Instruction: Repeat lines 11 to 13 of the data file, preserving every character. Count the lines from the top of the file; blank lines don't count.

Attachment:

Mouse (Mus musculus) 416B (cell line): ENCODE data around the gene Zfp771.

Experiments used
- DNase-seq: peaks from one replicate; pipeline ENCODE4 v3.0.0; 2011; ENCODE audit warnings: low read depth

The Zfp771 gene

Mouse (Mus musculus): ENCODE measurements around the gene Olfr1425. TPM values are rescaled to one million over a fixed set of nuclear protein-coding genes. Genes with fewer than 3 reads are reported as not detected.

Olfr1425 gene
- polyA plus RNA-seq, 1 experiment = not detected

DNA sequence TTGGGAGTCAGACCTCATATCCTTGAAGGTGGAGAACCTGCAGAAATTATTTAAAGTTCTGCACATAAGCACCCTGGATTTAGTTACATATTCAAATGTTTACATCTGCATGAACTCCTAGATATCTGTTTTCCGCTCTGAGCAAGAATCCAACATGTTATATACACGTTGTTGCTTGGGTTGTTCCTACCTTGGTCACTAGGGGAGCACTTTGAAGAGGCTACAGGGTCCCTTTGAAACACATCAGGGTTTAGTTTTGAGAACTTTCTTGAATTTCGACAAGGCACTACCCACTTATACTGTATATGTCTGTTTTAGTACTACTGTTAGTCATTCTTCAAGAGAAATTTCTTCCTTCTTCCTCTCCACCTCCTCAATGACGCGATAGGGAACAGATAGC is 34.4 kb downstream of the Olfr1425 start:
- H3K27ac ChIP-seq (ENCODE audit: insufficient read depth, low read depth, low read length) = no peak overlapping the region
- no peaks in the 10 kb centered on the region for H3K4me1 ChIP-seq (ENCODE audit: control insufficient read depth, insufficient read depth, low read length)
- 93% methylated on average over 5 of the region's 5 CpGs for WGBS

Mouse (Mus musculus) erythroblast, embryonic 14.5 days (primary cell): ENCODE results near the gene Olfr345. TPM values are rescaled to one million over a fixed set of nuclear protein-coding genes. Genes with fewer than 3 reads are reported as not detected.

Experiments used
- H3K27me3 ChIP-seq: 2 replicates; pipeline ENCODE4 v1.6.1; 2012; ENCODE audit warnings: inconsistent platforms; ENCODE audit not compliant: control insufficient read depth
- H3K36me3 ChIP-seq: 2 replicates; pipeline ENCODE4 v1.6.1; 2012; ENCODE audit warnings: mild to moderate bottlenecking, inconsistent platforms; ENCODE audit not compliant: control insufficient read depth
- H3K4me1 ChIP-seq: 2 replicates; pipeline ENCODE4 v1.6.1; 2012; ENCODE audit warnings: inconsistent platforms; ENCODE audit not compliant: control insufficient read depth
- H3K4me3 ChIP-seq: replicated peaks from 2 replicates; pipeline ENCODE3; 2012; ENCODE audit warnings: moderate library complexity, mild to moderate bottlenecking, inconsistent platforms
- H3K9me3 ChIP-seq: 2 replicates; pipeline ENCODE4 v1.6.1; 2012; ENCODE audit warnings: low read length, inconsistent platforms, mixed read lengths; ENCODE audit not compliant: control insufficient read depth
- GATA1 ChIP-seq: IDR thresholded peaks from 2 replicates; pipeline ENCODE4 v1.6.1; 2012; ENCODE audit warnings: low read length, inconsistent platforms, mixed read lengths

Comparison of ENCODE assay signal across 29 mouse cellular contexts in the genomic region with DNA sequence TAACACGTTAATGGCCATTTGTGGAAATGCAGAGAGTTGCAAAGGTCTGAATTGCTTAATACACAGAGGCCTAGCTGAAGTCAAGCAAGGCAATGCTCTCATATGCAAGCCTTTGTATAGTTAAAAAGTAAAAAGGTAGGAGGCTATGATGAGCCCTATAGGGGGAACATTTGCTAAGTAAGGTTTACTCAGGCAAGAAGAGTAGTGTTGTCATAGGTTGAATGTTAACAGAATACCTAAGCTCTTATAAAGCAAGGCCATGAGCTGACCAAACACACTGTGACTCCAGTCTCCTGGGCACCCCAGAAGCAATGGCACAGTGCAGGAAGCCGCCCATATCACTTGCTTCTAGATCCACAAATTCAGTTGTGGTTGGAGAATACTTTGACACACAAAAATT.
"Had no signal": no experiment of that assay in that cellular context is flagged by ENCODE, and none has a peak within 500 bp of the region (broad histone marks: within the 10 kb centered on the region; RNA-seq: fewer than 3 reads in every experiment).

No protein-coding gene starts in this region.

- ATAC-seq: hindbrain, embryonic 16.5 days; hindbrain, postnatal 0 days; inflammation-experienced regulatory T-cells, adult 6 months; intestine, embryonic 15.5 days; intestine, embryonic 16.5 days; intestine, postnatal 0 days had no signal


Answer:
- 93% methylated on average over 5 of the region's 5 CpGs for WGBS

Mouse (Mus musculus) erythroblast, embryonic 14.5 days (primary cell): ENCODE results near the gene Olfr345. TPM values are rescaled to one million over a fixed set of nuclear protein-coding genes. Genes with fewer than 3 reads are reported as not detected.

Experiments used